SPECIAL ANNOUNCEMENT

BOOK PARTY - MAY 5-6

to celebrate the publication of my new book

CRAFTING A PATTERNED HOME.

Our colorful 1751 farmhouse will be open to the public. On view will be many of the projects that are featured in Crafting A Pattern Home along with many other things I have made over the years.

This event will be a celebration of the handmade. I hope the day will inspire you to add some pattern and color to your home.

The event is FREE. Books will be available along with some other things I have made. For more information and directions, see the EVENTBRITE PAGE HERE. Although tickets are not mandatory, it will help me get a count to know what to expect. Hope to see you here in western Massachusetts in May.

Friday, March 23, 2018

Two Books You May Enjoy by Emma Bridgewater


Whenever I am working on a book, I always turn to books to give me glimmers of ideas of how I want to proceed on a project. Writing a book is like one long term paper. It always begins with research. It is a whole lot of work but once I hold my book in my hands, I forget about all the sweat and tears and hours of work it took me.

After finishing writing and illustrating Crafting A Patterned Home, I have remained interested in pattern - maybe even more so than when I began. I have always loved looking at patterns - as a little girl and still now so many years later. A few years ago, I read a Book Review in World of Interiors about a book called Toast and Marmalade and Other Stories by Emma Bridgewater. It was published in 2014 in the UK and I couldn't get my hands on it. Somehow, I remembered it late last summer and looked it up and was able to find a copy of it in the US. 

I have a few pieces of Emma Bridgewater's ceramics and I have followed her company and career as her ceramic range has expanded over the years. Toast and Marmalade is the story of how Emma got into making her ceramics in Stoke on Trent. Emma is not a potter - she doesn't make her ceramics. She and her husband Matthew Rice own a factory in Stoke on Trent. But real people do make the pottery. It is slip cast and decorated by hand using sponge stamps and decals. It seems like their company has changed the fortunes of Stoke - by bringing back a dying industry and giving people work who might have soon been out of a job if Emma hadn't come along.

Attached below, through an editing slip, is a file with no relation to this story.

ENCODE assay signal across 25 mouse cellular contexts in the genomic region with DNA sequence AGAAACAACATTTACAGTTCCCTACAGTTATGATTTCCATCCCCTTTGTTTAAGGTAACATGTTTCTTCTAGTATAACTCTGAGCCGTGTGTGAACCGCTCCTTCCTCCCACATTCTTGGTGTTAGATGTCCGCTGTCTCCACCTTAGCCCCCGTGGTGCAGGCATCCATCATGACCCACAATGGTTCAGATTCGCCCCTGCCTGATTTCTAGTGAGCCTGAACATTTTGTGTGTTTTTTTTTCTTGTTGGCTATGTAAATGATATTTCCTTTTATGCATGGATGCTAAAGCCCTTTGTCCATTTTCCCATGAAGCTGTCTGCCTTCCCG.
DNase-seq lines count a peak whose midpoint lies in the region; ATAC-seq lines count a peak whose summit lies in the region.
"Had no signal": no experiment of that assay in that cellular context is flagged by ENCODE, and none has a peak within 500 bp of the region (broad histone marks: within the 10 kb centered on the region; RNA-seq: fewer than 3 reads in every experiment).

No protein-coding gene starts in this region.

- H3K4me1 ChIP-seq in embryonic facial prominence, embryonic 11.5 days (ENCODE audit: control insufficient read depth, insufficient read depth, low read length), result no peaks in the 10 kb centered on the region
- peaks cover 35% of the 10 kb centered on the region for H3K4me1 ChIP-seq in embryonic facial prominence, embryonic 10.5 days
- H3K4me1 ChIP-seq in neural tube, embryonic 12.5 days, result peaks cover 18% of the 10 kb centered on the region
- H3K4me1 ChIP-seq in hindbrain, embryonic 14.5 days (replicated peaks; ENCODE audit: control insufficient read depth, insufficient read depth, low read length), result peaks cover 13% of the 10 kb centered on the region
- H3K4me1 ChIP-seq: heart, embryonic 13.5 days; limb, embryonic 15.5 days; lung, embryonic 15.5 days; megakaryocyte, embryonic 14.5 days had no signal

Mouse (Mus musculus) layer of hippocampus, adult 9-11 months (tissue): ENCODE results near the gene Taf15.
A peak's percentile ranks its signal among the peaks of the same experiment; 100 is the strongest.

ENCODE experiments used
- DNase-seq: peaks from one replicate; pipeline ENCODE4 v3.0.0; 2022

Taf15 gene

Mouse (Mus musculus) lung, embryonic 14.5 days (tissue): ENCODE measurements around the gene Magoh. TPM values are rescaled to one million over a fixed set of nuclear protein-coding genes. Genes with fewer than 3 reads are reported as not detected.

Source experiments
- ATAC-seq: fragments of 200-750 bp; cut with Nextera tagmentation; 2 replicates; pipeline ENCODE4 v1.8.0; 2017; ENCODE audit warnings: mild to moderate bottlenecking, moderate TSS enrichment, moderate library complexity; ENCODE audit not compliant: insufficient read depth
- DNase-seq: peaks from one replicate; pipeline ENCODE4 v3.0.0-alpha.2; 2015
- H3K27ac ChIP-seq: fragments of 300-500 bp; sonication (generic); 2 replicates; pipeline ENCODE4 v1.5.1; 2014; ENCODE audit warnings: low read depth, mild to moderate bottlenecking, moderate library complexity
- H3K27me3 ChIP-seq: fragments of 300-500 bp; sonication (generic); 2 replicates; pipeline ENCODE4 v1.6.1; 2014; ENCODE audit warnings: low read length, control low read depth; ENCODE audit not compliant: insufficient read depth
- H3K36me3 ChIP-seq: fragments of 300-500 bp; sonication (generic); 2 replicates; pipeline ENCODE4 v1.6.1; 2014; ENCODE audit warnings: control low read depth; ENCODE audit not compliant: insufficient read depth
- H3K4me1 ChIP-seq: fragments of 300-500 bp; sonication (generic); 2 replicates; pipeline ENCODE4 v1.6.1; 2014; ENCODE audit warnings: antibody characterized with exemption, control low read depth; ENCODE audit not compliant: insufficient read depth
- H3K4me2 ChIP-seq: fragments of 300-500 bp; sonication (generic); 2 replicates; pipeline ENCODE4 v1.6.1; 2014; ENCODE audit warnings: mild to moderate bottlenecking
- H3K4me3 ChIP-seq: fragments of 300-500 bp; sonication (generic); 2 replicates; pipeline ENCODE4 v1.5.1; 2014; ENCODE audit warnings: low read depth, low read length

Toast and Marmalade is a beautiful book that shares the beginnings, the struggles of an entrepreneur's life but it is more. Emma writes beautifully about her Mom, growing up in the UK, of being a sister and a Mom and wife to Andrew Rice (who is her business partner). She writes about food and serving it. She includes favorite recipes from her family. 


I was so surprised at this book - at how good it was. I guess I thought it might be more like a giant advertisement for the company. It was anything but. Emma writes from the heart. She writes about loss and struggle, about love and children and roadtrips, about remembrance and pattern. It was a really good read - one that I couldn't wait to go to bed for each evening. And it all "circles back" to her pottery. (I hate that phrase "circles back" but it seems to work here.)


The photos were done by Andrew Montgomery. They are gorgeous and interspersed throughout the text. These photos are taken from Andrew's website. He is a fantastic photographer and a look around his website is worth your time


I discovered that there is a follow up book to Toast and Marmalade called Pattern and the Secrets of Lasting Design. I ordered the paperback version which is not nearly as lush as the full color version of T&M. It too was a good read. Emma organized Pattern into chapters about all the different patterns she designs for her pottery - flora and fauna, fruits, veggies, lettering and more.


As I read both of these books, I learned that Emma is married to Matthew Rice - he himself an amazing illustrator and a chicken collector. Matthew now runs the company which now does several millions of British pounds per year. And then I learned that Matthew is the son of Pat Albeck - a longtime textile designer whose work I have admired for many years. For many, many years, she designed tea towels for The National Trust of Britain. You can read her fascinating obituary here (she died in September of 2017), see her house here and read a nice interview with her here. Here is a feature on Pat's house on The Bible of British Taste - one of my very favorite blogs. 


What a talented family who have brought so much beauty to the world. Here is an interview with Emma. You can also watch a TED Talk with her here

2 comments:

Auntie Shan said...

Oooo... LOVE that BLUE & WHITE tablecloth[?] in your first pic!! :-D

That PATTERNS book looks intriguing... Several of my Ancestors come from STOKE and the general area around there along the TRENT...

BTW, speaking of "patterns" and such, about a year or so ago I picked up a terrific tome at the thrift store called, "TEXTILE DESIGNS" by SUSAN MELLER and JOOST ELFFERS. -- Thought of YOU when I saw it!
;-D

d said...

Thanks so much for these suggestions. I always follow-up and enjoy the info you share with us.